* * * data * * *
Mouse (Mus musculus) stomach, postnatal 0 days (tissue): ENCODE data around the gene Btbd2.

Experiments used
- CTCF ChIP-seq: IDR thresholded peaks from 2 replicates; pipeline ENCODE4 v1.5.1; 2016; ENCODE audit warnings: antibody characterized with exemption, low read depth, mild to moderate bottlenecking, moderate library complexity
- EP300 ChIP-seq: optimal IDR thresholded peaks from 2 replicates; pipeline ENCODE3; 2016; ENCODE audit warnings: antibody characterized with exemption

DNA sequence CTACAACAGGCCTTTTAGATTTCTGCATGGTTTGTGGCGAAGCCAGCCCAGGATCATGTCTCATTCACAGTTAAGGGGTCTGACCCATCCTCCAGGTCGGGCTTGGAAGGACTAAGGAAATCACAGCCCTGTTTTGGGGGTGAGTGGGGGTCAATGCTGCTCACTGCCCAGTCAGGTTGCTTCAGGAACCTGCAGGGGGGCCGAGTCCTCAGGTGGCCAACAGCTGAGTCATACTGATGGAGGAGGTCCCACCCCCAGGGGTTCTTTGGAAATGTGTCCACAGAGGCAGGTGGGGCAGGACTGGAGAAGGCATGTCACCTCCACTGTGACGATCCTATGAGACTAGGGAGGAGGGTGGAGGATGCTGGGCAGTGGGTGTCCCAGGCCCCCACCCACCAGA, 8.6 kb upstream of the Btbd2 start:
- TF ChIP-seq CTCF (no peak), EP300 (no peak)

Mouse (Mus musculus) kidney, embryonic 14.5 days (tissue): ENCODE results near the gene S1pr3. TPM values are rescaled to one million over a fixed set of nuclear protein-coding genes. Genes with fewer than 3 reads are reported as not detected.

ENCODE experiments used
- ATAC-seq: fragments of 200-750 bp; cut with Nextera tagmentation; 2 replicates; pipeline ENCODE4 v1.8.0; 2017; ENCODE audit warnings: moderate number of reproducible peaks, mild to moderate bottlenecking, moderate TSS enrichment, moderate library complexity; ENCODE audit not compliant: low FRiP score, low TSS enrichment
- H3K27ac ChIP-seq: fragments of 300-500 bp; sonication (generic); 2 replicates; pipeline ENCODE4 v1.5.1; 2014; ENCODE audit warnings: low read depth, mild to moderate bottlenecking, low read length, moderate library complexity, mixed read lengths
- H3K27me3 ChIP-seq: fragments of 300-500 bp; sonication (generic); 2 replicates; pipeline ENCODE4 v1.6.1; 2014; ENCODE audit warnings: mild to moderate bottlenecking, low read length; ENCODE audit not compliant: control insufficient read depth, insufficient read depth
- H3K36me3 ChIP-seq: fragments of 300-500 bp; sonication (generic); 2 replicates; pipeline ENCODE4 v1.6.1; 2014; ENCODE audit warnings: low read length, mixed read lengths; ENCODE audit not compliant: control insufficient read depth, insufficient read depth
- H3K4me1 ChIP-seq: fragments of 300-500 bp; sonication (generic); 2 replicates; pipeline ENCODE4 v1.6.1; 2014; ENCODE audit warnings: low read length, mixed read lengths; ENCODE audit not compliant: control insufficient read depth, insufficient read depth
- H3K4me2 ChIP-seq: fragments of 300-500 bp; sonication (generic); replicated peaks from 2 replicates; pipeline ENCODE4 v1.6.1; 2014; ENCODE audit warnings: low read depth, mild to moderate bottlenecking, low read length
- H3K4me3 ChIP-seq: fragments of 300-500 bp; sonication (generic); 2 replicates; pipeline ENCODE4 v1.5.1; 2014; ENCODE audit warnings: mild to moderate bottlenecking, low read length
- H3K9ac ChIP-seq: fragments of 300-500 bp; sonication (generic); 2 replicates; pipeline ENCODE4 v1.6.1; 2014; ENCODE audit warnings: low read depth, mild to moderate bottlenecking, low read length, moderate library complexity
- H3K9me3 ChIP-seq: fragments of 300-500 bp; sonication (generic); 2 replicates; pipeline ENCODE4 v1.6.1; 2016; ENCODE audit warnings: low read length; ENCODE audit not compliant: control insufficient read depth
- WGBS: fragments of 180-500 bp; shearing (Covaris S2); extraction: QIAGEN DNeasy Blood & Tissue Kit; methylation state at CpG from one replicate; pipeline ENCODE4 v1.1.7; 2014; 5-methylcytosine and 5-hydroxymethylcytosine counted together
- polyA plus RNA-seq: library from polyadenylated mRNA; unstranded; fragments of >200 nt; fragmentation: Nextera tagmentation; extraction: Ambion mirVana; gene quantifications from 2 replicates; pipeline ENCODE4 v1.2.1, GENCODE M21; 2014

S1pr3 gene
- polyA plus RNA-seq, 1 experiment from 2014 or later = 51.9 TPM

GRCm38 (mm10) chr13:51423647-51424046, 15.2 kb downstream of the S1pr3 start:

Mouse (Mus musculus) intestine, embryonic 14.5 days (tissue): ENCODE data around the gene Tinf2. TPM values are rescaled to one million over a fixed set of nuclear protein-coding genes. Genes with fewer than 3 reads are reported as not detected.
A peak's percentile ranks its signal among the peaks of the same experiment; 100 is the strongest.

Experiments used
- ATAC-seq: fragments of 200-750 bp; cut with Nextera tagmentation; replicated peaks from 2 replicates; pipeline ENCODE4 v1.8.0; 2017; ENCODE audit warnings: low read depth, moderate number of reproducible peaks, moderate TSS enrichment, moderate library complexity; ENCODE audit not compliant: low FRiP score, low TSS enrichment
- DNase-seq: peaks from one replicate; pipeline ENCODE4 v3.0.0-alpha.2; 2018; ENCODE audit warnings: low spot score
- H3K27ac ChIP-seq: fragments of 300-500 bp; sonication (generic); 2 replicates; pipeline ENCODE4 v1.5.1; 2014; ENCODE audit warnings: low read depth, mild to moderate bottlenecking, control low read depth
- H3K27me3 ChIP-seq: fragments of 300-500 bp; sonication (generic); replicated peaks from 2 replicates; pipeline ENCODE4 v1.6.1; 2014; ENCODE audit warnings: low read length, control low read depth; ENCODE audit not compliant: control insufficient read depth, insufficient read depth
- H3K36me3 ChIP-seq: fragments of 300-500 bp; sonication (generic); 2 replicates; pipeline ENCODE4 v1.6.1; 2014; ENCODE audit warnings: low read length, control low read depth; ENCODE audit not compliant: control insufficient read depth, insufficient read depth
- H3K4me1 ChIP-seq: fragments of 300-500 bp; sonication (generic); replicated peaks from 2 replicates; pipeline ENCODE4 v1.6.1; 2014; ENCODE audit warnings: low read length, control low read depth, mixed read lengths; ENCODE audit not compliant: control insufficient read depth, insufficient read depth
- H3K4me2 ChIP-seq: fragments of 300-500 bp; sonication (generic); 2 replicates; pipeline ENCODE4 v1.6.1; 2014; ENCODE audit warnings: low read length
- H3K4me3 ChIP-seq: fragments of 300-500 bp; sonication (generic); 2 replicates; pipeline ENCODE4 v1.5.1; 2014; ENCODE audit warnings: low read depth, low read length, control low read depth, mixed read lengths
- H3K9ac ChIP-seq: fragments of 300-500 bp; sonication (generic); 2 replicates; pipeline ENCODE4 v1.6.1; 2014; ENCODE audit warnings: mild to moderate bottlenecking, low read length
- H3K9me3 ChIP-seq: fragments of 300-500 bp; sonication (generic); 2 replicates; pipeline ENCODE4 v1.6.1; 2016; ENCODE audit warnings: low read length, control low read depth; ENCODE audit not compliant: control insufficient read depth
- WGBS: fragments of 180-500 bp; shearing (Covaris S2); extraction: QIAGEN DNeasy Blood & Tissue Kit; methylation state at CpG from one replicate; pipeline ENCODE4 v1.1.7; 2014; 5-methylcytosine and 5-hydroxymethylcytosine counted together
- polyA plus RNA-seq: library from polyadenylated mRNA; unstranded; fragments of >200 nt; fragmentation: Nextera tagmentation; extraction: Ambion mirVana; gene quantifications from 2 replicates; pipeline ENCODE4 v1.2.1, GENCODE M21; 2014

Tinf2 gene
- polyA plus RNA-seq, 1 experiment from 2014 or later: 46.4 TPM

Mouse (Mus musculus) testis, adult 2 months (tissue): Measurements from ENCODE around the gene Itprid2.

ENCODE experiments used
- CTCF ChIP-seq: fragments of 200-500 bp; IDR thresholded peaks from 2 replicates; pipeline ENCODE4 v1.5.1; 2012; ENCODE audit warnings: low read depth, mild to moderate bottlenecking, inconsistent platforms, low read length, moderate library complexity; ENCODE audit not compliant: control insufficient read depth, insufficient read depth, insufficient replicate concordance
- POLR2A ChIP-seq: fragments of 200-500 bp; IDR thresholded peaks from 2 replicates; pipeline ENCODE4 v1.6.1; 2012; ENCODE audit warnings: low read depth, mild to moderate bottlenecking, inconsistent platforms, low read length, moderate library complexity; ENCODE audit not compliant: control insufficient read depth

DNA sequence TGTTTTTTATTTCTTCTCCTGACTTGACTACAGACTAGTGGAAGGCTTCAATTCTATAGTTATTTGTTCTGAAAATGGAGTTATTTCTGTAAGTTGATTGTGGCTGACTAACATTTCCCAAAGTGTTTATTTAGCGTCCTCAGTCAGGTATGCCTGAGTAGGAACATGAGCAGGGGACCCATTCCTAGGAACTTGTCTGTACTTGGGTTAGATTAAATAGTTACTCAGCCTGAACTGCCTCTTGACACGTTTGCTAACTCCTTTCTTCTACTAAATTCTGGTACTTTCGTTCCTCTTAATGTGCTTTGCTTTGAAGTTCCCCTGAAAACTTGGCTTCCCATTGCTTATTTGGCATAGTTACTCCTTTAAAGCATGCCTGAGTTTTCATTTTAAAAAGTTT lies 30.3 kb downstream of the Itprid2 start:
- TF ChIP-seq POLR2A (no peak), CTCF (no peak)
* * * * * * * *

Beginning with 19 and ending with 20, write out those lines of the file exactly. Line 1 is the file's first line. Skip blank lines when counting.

- polyA plus RNA-seq: library from polyadenylated mRNA; unstranded; fragments of >200 nt; fragmentation: Nextera tagmentation; extraction: Ambion mirVana; gene quantifications from 2 replicates; pipeline ENCODE4 v1.2.1, GENCODE M21; 2014

S1pr3 gene